Experimental pig-to-pig transmission dynamics for African swine fever virus, Georgia 2007/1 strain

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    African swine fever virus (ASFV) continues to cause outbreaks in domestic pigs and wild boar in Eastern European countries. To gain insights into its transmission dynamics, we estimated the pig-to-pig basic reproduction number (R 0) for the Georgia 2007/1 ASFV strain using a stochastic susceptible-exposed-infectious-recovered (SEIR) model with parameters estimated from transmission experiments. Models showed that R 0 is 2·8 [95% confidence interval (CI) 1·3–4·8] within a pen and 1·4 (95% CI 0·6–2·4) between pens. The results furthermore suggest that ASFV genome detection in oronasal samples is an effective diagnostic tool for early detection of infection. This study provides quantitative information on transmission parameters for ASFV in domestic pigs, which are required to more effectively assess the potential impact of strategies for the control of between-farm epidemic spread in European countries.ISSN:0950-2688ISSN:1469-440

    Escherichia coli low-copy-number plasmid R1 centromere parC forms a U-shaped complex with its binding protein ParR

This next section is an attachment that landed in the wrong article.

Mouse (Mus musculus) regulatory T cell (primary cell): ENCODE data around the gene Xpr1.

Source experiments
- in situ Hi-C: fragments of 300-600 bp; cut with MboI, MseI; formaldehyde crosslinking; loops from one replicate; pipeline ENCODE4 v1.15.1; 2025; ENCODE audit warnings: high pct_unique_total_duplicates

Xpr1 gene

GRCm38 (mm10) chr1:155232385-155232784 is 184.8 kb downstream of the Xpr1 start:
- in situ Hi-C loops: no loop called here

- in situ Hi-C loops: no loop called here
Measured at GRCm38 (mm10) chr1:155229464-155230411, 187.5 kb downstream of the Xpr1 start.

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    The Escherichia coli low-copy-number plasmid R1 contains a segregation machinery composed of parC, ParR and parM. The R1 centromere-like site parC contains two separate sets of repeats. By atomic force microscopy (AFM) we show here that ParR molecules bind to each of the 5-fold repeated iterons separately with the intervening sequence unbound by ParR. The two ParR protein complexes on parC do not complex with each other. ParR binds with a stoichiometry of about one ParR dimer per each single iteron. The measured DNA fragment lengths agreed with B-form DNA and each of the two parC 5-fold interon DNA stretches adopts a linear path in its complex with ParR. However, the overall parC/ParR complex with both iteron repeats bound by ParR forms an overall U-shaped structure: the DNA folds back on itself nearly completely, including an angle of ∼150°. Analysing linear DNA fragments, we never observed dimerized ParR complexes on one parC DNA molecule (intramolecular) nor a dimerization between ParR complexes bound to two different parC DNA molecules (intermolecular). This bacterial segrosome is compared to other bacterial segregation complexes. We speculate that partition complexes might have a similar overall structural organization and, at least in part, common functional properties